We tend to define Joseph Roberts “Joey” Smallwood by two roles: as the first premier of Newfoundland and as the self-described last father of Confederation. And it’s true the “little fellow from Gambo,” who measured five feet five inches, was a political firebrand of the highest order. Few Canadian politicians have matched Smallwood’s fiery rhetoric, perpetual enthusiasm, and passionate support for his beloved Rock. As his fellow Newfoundlander Rex Murphy once wrote in the National Post, what Smallwood “lacked in altitude he more than made up for in attitude.”
But the eternal march of history has a tendency to push past some of the more revealing details. Smallwood was also a newspaperman and jack-of-all-trades. He was a hardline socialist (although he later shed aspects of this philosophy) and a left-leaning populist. During his twenty-three-year reign as premier, his folksy persona masked but did not fully hide an autocratic leadership style. While he’s always been a memorable figure, there were other sides to his personality that we can see with a keener eye and sharper focus.
Melvin Baker and Peter Neary’s Joseph Roberts Smallwood is, therefore, an important examination of the early years of Gambo’s favourite son. (The former author is a retired archivist at Memorial University of Newfoundland, and the latter is professor emeritus at Western University, in Ontario.) Although several books have been written about Smallwood — including his own autobiography, I Chose Canada, from 1973 — this volume has a different feel to it. In their preface, Baker and Neary describe Smallwood as “a man of myth — myth of his own making and myth made by others, both friend and enemy.” As they go on to demonstrate, that’s a fair, unvarnished description of a larger-than-life politician who relished using many coats of paint on the canvas of his topsy-turvy story.
The book opens with the Smallwood family, who arrived in St. John’s via Charlottetown. They were tradespeople: Joey’s grandfather, David, was a carpenter, and his father, Charles, was a lumber surveyor. Joey was born on December 24, 1900, on Freshwater Bay. (As a politician, Smallwood “made much of the fact” that he came from an outport.)
Smallwood’s religious upbringing combined Congregationalism (though his father) and Roman Catholicism (on his mother’s side), although he was baptized as a Methodist, a denomination that would “figure prominently” in his intellectual life, as well as in “his extensive career as a book collector.” He later worked as a reporter for the Evening Telegram, where he wrote about everything from crackdowns on local moonshine operations to a scintillating interview with the Canadian-born British correspondent Frederick Arthur McKenzie.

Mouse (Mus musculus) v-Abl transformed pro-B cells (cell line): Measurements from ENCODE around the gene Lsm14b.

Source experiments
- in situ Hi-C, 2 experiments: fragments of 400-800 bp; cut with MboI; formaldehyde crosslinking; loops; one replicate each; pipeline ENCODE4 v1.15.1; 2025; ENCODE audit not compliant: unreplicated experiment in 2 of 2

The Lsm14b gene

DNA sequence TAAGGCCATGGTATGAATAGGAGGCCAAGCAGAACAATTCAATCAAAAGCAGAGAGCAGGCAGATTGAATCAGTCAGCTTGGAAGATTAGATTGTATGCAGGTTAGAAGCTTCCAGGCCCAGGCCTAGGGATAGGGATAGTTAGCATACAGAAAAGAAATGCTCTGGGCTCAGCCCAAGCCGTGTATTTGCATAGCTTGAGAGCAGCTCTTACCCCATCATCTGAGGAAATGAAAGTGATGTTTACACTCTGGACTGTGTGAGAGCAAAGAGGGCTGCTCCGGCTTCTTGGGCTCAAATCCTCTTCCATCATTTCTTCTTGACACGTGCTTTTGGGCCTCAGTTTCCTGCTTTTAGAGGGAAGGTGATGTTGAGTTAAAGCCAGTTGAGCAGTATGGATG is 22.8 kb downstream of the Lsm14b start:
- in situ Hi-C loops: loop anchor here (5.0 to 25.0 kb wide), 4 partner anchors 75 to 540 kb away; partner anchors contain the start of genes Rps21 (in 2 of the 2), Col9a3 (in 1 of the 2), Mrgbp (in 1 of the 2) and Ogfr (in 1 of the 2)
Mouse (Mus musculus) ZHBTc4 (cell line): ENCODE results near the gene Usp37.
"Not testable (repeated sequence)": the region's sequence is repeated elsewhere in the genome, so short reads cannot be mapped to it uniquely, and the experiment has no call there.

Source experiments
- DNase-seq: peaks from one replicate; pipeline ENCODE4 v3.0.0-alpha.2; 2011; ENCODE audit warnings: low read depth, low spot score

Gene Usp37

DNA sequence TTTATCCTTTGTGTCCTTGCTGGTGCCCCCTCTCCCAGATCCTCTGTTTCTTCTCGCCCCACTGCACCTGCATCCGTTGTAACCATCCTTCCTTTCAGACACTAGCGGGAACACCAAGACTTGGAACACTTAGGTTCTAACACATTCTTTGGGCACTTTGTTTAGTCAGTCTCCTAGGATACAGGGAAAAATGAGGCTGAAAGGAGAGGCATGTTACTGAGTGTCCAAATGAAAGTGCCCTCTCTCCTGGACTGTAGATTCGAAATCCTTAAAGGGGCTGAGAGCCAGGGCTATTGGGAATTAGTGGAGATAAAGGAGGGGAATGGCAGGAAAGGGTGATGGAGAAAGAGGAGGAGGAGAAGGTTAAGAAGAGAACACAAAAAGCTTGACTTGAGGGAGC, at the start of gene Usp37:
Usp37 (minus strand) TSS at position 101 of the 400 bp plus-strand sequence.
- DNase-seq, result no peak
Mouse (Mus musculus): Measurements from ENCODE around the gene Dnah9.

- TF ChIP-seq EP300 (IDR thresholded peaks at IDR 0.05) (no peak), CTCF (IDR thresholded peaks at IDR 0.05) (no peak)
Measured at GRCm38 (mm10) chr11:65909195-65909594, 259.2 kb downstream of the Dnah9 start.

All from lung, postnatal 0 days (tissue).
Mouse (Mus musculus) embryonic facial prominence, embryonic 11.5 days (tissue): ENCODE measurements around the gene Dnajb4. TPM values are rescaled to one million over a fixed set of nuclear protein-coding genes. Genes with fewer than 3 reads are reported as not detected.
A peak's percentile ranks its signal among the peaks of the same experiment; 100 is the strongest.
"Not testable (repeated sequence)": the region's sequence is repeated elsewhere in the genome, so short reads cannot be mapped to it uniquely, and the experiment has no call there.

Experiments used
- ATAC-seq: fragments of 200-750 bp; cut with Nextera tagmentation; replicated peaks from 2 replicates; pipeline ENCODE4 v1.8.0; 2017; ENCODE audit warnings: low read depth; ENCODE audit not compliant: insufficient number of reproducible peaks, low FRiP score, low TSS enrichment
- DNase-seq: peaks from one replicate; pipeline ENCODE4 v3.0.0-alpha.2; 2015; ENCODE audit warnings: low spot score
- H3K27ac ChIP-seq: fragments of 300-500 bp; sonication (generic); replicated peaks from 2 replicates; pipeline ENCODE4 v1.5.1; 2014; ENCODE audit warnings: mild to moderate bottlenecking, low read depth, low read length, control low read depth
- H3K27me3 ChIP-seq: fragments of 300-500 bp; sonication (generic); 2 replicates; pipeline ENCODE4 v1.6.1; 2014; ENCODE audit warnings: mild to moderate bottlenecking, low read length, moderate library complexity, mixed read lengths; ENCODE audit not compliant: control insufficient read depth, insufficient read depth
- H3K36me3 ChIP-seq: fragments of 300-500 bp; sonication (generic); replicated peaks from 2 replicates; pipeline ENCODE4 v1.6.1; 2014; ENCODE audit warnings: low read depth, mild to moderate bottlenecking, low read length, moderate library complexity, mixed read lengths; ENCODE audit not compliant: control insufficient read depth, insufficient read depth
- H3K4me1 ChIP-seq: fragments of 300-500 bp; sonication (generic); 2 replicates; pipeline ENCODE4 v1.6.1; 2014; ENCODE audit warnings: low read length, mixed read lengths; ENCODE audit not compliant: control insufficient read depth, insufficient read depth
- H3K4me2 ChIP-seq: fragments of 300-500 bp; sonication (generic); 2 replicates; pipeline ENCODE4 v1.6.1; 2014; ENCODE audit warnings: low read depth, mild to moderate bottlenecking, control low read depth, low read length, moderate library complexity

His working-class background helped form his early political leanings, which were heavily rooted in socialism. Indeed, Smallwood’s “radically minded” outlook reflected “youthful convictions about unfair distribution of wealth.” As a boarder at Bishop Feild College, a Church of England school that “exemplified muscular Christianity,” he protested the quality of the food and the punishment of students who “skipped evening service at nearby St. Thomas’ Anglican Church.” When he left St. John’s to seek opportunities in New York, he joined the Socialist Party of America and wrote for The Call. In the magazine’s October 22, 1922, issue, he crafted one particularly bizarre juxtaposition: “I am an imperialist because I am a Socialist. I believe in industrialist expansion throughout the earth because I am eager to see the Co‑operative Commonwealth ushered in.”
It may be hard to picture such a far-left radical evolving into a respected Liberal politician. Yet that’s exactly what began to happen when Smallwood returned to Corner Brook, Newfoundland, in 1925. Initially, he aligned with local leaders and helped launch the Newfoundland Federation of Labour. Much like the British Labour Party leader Ramsay MacDonald, who inspired him greatly, Smallwood foresaw in the movement’s success “the end of capitalism by peaceful, constitutional means.” In early 1926, he started working at the Daily Globe, fully intent on continuing his quest for socialism and union rights.
Then he experienced “an intellectual metamorphosis” and “reconciled his socialist ideals with the practical realities of Newfoundland public life.” He came out the other side as a Liberal, even though the Liberal Party, formerly the party of labour, was then regarded as being indistinguishable from the Tories. But a controversial local lawyer, George W. B. Ayre, convinced Smallwood that the Liberals “could still best serve the workingman’s purpose” and pushed him to find ways to renew the party.
Smallwood took up the daunting challenge with gusto. In his view, if the Liberal Party could “pull itself together, take earnest stock of the situation, and formulate and commit itself to principles and policies of a social reform nature and genuinely advocate them, there need never be a Labor Party in Newfoundland.” And in a 1926 letter to William Coaker, the former leader of the Fishermen’s Protective Union, he suggested that “Laborism” was “an outgrowth of Liberalism,” before connecting progressive policies to working-class sensibilities. This philosophy would serve as a political foundation for the rest of his career.